The Last Asset is told through the perspective of Paul Garnett, a journalist and an outsider who has made the acquaintance of a fellow American in a Parisian restaurant and who is also friends with the wife, Mrs. Newell. The latter wants him to locate her estranged husband and convince him to attend the marriage of her daughter to a French aristocrat. Mrs. Newell is a social parasite who lives off others and has a daughter who lives in her shadows. She will use anyone including her own daughter and husband to serve her social needs and climb up the ladder. Her husband’s presence at the wedding is indispensable and an asset that will enable this marriage to take place and cement her position. Are Paul and Mr. Newell bitter that her machinations met with success or is there a silver lining in the clouds?
After Holbein- Anson Warley is an aging bachelor, who, on a morning when he has a stroke, is determined to go out for dinner. He doesn’t know where he is going and stumbles into the house of Evelina Jasper thinking that he is headed there although he used to avoid her parties when he was younger. Evelina Jasper was once a famous socialite who used to host elegant dinner parties but now suffers from “a softening of the brain”. Mrs. Jasper is slipping into dementia and has lost touch with reality and hosts imaginary dinner parties. The servants humor the two people who are dining together blissfully unaware that death is at the doorstep and imminent. There is no mention of Holbein in the story although the story is entitled After Holbein.The characters could be portraits in the manner of Hans Holbein the Younge, portraitist of the 16thcentury known for his realism or this eerie and otherworldly story with images of ghosts, coffins and mummies could have derived its inspiration from Younge’s series of woodcuts called “The Dance of Death”.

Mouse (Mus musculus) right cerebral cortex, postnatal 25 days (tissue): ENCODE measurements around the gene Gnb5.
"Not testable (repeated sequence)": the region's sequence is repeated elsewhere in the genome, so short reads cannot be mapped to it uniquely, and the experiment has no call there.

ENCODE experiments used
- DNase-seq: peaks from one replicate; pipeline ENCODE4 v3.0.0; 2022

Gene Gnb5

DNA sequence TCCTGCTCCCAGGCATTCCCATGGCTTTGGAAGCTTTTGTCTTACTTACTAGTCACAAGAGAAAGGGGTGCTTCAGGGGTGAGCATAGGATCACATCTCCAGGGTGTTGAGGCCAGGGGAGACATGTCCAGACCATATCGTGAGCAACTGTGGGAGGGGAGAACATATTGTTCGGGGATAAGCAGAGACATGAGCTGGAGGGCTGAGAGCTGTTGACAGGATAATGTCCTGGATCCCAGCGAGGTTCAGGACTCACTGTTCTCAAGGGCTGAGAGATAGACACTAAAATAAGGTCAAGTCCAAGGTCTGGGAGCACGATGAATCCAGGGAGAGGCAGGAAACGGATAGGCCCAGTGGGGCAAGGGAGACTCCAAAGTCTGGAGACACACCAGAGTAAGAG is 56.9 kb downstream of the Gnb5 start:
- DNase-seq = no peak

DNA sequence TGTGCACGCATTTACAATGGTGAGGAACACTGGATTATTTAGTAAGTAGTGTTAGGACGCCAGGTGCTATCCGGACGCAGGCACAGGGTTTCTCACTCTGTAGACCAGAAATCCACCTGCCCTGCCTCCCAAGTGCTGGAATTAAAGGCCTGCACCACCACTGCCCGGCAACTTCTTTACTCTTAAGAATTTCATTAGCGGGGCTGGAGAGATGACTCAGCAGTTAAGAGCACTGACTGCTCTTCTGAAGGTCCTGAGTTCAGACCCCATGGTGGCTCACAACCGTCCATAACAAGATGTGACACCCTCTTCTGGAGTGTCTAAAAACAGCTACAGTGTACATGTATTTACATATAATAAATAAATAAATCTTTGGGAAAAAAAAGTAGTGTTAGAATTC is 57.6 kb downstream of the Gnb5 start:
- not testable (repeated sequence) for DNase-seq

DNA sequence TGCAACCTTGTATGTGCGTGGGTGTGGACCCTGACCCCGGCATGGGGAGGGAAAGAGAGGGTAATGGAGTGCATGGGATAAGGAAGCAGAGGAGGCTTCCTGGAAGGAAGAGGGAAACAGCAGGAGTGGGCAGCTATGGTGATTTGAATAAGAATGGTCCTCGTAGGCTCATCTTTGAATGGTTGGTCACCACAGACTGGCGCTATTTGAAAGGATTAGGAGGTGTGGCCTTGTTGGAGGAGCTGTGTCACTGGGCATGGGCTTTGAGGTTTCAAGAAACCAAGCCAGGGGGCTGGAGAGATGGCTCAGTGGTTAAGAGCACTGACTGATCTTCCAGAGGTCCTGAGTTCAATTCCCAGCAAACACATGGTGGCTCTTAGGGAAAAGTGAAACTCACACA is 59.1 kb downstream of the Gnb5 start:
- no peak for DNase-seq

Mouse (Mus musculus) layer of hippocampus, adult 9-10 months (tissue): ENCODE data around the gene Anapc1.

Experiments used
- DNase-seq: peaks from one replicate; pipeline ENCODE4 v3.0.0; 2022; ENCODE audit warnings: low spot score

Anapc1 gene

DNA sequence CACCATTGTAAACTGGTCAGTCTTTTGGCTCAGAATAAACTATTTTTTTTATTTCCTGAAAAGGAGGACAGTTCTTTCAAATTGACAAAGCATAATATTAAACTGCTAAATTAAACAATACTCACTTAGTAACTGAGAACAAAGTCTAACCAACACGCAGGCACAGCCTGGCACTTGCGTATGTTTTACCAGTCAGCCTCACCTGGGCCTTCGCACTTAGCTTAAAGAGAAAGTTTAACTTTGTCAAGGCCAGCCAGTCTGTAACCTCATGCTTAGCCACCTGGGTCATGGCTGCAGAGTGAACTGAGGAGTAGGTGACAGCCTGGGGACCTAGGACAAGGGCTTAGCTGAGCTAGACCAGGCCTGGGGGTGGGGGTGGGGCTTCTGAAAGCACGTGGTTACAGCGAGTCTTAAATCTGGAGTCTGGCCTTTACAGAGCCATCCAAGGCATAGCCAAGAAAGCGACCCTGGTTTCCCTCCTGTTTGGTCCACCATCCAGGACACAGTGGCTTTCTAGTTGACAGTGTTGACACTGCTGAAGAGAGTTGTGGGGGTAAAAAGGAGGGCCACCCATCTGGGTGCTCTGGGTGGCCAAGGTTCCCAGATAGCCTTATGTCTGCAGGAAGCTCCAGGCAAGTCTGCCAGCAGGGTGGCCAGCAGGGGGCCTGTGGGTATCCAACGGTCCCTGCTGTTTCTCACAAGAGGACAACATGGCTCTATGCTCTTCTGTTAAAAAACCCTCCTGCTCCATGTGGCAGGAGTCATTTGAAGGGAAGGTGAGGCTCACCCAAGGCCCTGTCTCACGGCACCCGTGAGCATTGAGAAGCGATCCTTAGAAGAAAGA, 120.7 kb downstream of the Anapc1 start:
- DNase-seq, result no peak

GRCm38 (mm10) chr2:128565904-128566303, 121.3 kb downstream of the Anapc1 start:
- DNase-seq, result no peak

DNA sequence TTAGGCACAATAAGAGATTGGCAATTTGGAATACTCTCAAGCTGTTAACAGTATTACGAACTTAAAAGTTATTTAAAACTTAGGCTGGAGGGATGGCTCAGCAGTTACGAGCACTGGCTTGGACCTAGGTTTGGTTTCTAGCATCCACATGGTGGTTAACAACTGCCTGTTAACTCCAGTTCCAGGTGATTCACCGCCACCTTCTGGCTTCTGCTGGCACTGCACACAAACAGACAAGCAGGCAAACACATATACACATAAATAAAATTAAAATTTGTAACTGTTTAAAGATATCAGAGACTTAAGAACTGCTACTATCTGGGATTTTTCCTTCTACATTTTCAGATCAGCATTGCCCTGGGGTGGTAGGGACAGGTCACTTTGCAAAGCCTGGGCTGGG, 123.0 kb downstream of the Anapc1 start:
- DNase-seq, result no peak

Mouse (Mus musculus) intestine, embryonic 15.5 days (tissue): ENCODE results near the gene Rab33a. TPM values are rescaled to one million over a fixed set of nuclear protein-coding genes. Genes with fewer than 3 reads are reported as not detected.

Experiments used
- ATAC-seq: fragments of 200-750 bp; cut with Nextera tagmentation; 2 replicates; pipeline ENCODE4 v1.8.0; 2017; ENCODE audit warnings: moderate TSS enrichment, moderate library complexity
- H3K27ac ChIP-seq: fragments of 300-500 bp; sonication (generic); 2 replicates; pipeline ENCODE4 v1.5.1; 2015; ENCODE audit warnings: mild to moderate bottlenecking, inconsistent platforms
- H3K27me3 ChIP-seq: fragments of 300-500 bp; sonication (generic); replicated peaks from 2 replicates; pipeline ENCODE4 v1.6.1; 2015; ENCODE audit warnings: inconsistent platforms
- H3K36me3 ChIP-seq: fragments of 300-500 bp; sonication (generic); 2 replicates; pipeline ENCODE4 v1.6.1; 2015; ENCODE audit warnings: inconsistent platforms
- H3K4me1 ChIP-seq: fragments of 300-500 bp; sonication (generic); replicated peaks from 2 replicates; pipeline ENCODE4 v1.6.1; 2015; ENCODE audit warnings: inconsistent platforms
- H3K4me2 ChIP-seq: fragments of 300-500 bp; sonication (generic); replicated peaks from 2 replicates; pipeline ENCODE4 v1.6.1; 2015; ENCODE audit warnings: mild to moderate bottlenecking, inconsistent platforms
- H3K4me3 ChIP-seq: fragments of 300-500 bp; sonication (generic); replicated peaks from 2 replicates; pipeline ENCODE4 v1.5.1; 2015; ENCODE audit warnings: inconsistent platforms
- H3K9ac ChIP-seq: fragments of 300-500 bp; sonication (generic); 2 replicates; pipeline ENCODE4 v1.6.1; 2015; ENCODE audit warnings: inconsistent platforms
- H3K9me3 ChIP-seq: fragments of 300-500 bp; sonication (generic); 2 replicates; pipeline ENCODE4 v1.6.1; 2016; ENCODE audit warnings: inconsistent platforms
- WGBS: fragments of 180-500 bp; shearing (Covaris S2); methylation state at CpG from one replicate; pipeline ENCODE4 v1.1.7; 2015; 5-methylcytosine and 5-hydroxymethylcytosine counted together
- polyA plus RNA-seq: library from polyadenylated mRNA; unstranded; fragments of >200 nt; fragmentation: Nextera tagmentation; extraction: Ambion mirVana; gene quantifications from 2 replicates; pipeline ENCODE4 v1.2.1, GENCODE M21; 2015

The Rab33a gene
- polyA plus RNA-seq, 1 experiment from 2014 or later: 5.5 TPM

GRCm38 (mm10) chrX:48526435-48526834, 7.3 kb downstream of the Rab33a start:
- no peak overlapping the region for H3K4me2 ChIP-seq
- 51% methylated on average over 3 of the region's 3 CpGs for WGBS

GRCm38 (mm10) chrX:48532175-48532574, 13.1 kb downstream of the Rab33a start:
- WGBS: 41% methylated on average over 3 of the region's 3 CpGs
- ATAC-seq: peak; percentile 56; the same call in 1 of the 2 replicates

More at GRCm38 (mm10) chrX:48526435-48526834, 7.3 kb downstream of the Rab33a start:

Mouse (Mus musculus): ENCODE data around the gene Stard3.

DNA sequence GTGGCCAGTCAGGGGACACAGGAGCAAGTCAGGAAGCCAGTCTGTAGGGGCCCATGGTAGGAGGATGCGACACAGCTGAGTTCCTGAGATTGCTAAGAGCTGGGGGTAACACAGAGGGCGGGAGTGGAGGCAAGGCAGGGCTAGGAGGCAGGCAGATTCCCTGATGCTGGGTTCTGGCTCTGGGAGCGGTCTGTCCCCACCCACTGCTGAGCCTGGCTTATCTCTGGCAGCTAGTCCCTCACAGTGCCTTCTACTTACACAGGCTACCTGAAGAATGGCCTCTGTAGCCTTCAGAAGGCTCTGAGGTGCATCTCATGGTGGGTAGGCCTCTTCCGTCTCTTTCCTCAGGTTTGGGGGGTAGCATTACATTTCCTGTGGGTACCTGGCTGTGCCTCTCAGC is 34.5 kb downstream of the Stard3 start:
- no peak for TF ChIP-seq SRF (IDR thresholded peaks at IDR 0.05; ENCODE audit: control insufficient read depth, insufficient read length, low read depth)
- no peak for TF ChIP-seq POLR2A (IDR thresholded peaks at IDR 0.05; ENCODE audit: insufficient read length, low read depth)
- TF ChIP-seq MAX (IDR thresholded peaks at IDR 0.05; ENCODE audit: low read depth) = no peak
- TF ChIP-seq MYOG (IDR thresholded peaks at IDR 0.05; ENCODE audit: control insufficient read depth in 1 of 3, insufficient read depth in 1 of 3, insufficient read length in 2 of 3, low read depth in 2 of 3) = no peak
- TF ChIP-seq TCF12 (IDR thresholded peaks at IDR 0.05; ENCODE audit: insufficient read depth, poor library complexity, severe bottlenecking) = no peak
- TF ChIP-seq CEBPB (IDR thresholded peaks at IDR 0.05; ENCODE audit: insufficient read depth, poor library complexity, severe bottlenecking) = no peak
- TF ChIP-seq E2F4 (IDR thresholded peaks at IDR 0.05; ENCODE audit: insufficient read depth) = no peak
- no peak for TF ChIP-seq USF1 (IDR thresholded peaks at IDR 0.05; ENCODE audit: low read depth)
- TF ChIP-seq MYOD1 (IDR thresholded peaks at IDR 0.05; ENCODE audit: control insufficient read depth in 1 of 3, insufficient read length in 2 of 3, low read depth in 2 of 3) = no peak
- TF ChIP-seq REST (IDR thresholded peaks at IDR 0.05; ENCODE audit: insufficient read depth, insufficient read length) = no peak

Initially entitled Autres temps, autres moeurs, (Other times, other customs), Autres Temps is yet another story that tackles the topic of divorce and social rehabilitation. Mrs. Lidcote is on a long and voluntary exile in Italy as she had become an outcast after a former indiscretion and divorce. She is returning to New York from Italy on a steamer ship on hearing the news of her daughter Leila’s divorce and upcoming remarriage. She is worried that her daughter will be shunned by society as well and she shares her fears with an old friend, Franklin Ide, who assures her that times have changed and she needn’t fear social censure anymore. But then why is she being excluded from Leila’s dinner party? Leila seems to be keeping her mother from mingling with her guests masking her reasons as concern for her mother. Is Franklin Ide who has also shown a romantic interest in Mrs. Lidcote, genuine or does he harbor the same prejudices? This is a painful and heartbreaking story as her own daughter is able to survive a divorce and remarriage but she can’t escape her past as “society is much too busy to revise its own judgements.’
The stories in this collection address the age old conflict that is universal; do you put duty and honor above personal happiness and freedom or do you follow your heart in a society that is unflinchingly unforgiving about transgressions? These eight stories about other times, other customs are, in fact, still shockingly resonant. How much further have we come as a society is a question worth pondering!
When I finish a book by Edith Wharton, I can’t pick up anything else to read for a day or two as I need to process everything I’ve read. The only other author who has such an effect on me is Daphne du Maurier. One evening after I had finished Summer, the bewildered hubby asked me why I wasn’t reading anything and I told him nonchalantly that I had to think a little about life before moving on to the next book.